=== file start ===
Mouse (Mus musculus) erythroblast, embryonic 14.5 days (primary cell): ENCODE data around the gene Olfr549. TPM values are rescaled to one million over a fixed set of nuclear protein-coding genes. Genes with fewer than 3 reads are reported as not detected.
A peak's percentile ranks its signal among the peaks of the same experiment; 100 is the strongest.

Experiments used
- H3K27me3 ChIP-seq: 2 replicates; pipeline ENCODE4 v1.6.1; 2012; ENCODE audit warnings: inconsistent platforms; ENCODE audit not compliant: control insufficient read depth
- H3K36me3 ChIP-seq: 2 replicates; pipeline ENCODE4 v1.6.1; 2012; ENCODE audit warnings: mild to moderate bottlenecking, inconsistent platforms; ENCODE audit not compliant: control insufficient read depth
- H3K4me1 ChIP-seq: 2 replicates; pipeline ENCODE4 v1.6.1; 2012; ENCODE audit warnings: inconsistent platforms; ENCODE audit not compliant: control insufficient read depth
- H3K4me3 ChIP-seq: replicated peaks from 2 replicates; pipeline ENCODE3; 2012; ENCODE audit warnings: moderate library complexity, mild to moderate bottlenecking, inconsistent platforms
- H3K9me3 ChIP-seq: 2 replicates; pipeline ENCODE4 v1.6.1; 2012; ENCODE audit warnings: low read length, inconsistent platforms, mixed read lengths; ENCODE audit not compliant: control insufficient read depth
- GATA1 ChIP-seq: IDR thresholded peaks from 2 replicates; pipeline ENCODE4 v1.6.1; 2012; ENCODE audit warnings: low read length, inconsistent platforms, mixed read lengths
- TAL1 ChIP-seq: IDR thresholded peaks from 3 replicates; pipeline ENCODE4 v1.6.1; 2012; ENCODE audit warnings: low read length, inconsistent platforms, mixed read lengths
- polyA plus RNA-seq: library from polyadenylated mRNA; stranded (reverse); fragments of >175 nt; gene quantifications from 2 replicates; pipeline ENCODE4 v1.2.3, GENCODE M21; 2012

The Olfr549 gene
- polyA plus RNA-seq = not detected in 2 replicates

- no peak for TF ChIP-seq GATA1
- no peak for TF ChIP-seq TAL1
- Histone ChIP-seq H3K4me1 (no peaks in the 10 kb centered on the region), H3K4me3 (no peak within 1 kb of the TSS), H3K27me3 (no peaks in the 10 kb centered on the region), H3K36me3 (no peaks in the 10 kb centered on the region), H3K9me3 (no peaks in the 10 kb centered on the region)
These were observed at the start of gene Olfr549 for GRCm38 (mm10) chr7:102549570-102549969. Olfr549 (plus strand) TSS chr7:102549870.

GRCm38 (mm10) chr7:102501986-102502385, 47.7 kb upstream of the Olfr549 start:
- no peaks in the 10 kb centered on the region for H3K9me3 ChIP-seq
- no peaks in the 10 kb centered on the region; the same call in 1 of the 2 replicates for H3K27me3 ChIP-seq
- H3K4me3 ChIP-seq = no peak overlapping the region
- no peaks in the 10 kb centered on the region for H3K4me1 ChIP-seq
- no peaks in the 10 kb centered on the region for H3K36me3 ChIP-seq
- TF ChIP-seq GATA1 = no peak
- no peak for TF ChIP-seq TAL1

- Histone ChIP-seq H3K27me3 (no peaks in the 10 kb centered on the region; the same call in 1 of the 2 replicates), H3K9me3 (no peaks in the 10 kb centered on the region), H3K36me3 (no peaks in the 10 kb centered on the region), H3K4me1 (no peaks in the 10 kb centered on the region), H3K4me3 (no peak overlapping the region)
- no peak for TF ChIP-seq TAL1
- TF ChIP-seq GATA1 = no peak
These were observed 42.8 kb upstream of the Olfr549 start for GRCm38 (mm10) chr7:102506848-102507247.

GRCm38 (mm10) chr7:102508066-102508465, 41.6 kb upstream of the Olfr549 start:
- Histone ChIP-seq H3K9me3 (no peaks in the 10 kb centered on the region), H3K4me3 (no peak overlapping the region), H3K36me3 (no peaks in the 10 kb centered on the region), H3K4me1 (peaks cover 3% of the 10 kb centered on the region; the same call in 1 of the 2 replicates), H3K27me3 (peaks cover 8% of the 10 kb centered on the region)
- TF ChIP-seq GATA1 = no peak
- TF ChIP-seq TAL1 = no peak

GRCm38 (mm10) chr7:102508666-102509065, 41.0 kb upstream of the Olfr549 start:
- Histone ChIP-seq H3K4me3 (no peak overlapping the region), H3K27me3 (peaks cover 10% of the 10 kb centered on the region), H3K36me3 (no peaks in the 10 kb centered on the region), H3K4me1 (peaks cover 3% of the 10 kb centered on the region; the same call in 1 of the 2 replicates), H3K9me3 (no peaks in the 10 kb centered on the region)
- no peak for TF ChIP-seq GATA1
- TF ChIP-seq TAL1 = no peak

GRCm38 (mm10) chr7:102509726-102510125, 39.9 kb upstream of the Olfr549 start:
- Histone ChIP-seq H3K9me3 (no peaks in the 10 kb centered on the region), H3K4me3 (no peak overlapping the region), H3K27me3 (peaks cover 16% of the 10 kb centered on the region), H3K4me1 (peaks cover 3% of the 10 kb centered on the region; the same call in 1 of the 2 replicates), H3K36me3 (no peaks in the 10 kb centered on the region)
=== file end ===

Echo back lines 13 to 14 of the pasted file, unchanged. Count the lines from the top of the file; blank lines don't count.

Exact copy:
- polyA plus RNA-seq = not detected in 2 replicates

- no peak for TF ChIP-seq GATA1